Hopefully your faculty advisor has a good understanding of the university you attend. They have chosen a career path that focuses on students and helping others. They have agreed to dedicate time to help your chapter. Those are precisely the qualities you should be looking for in an advisor.
Frequently chapters only reach out to their advisor when they need money, have a problem, or just “need something.” Here are 8 ways your Faculty Advisor can help your fraternity:
1. Keep Them in the Loop. Your advisor is someone you should consult with who is there to guide your group and offer advice. They are giving you their time at no cost, so frequently it’s a time to listen to what they are saying. They would rather learn early on there is a small issue, than later when it’s a big problem.
2. Utilize the Connection. Frequently your advisor knows who to talk to on as well as off campus. It can be as simple as getting you in to speak to someone at Financial Aid and avoiding the long line at the beginning of the semester. If you can’t register for classes due to a software or similar issue, you advisor shouldn’t hesitate to step in on your behalf to get the issue resolved. Need an internship or part time job off campus – your advisor likely knows former students who you can reach out.
3. Leverage their Talents. What department does your advisor work in? Someone in Business can help your chapter get their finances organized. Education is a natural loop in for new member education, and even keeping older members up to date. Everyone has a talent.
4. Softening Difficult Conversations. There are times when one or more members of your fraternity get off path. A conversation between members of the group could strain relationships further. Let you advisor be the go between. Most times the member will listen to your advisor, where they will not listen to their brothers.
5. Developing Leaders. Let’s say your Social Chairman is a little rigid, getting upset when every member doesn’t show up, or pull their weight. As an advisor I would involve the leaders of the fraternity, speak with the individual not giving 100%, letting them know that their natural talent would better benefit the fraternity in a different role, such as Sergeant at Arms or Ritual Chairman. Guiding them in a direction gently to accept a new position where they excel, while getting them to leave a position they are ineffective in is a benefit all around. This may require a little restructuring mid semester. It’s not a failure but part of life, and something leaders must learn to address.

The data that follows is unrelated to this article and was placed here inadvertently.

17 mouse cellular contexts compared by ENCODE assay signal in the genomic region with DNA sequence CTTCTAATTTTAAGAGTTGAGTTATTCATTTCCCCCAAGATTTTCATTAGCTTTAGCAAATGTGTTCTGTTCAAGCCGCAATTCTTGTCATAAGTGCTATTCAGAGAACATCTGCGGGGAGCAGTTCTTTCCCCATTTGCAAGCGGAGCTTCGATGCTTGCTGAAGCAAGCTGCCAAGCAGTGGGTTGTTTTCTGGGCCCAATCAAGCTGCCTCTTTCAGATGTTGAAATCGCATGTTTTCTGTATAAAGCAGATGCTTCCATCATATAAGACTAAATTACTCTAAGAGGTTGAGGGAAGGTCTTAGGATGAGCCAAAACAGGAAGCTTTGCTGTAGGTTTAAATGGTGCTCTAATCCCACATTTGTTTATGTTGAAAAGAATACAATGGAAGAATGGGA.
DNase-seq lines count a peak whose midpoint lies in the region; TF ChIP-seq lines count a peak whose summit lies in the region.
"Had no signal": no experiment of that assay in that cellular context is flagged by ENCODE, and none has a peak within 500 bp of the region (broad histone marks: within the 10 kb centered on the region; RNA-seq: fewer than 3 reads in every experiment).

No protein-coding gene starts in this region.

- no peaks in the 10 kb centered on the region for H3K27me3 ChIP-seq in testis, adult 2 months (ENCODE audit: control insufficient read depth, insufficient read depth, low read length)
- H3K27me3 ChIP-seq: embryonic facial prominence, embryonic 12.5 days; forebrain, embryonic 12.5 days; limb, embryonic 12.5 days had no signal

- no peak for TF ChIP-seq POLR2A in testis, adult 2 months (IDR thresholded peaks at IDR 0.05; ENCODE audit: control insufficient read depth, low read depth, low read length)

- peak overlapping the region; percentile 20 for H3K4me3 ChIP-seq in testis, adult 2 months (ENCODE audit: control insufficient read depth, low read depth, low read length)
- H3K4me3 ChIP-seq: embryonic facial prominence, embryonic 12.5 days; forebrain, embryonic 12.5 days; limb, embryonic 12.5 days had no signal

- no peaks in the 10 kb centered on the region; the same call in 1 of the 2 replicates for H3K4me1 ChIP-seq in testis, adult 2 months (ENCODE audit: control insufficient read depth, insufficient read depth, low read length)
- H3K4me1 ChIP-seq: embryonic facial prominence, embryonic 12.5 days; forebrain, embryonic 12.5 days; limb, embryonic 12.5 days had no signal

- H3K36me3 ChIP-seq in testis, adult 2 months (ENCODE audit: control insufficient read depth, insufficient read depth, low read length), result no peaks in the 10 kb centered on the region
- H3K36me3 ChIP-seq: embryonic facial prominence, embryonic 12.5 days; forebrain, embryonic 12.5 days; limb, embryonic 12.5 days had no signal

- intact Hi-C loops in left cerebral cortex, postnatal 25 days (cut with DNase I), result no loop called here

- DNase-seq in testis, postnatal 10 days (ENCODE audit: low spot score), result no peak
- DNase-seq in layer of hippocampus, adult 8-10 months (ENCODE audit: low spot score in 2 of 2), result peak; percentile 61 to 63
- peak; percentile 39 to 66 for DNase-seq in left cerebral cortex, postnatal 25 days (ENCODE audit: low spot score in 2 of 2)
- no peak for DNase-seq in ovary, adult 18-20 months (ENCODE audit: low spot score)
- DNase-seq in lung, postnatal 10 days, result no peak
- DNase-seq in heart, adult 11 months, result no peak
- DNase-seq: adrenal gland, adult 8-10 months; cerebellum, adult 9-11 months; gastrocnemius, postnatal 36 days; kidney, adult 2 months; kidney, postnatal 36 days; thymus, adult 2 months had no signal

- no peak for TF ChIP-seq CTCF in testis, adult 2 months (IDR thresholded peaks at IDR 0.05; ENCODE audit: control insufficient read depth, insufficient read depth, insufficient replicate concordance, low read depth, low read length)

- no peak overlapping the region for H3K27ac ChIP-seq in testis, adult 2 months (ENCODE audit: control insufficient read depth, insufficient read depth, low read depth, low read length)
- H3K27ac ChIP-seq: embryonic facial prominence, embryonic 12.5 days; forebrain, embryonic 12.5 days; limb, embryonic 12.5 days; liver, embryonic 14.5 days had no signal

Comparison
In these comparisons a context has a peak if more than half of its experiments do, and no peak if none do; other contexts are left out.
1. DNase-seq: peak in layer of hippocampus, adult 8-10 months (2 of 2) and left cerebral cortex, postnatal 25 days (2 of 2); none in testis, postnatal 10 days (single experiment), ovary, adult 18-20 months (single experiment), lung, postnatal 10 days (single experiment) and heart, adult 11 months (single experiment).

6. Campus Involvement. An involved advisor should easily be able to help improve your image and reputation on campus. If they are as involved with campus life as they are with your organization, they can look for opportunities to get your name out there. Ask your advisor to help get you on committees (you have a unique point of view as a student), work to get you in photographs for the University, and get their colleagues involved with you and your causes.
7. Academic Excellence. Helping you excel academically is an easy step for your advisor. They may not have an understanding of the class you’re taking, but they likely know the resources available on your campus. Most schools have writing labs, tutoring, resource centers and more. Let your advisor guide you to individuals and departments specifically set up to help you succeed.
8. Leading By Example. Ask your advisor to develop a brotherhood activity for your fraternity. Let them be the individual who kicks off a fundraising activity. Ask them for ideas, and how they think the chapter can improve – you might be surprised at some of the great ideas they have.
This answer was written by Jonathan Sutton, a Faculty/Staff advisor for Sigma Tau Gamma at Marshall University and new contributor for the thefraternityadvisor.com. Jonathan was honored as Fraternity “Advisor of the Year” 2011-2012, he has watched and guided the group as they have more than doubled their membership, reduced their national debt by half, and overcome obstacles both within the group and outside. If you are interested in writing for thefraternityadvisor.com – let us know (CLICK HERE)!
JOIN MY NEWSLETTER TO RECEIVE:
Fraternity – What’s the Point?
The 10 Skills Your Fraternity Should Teach You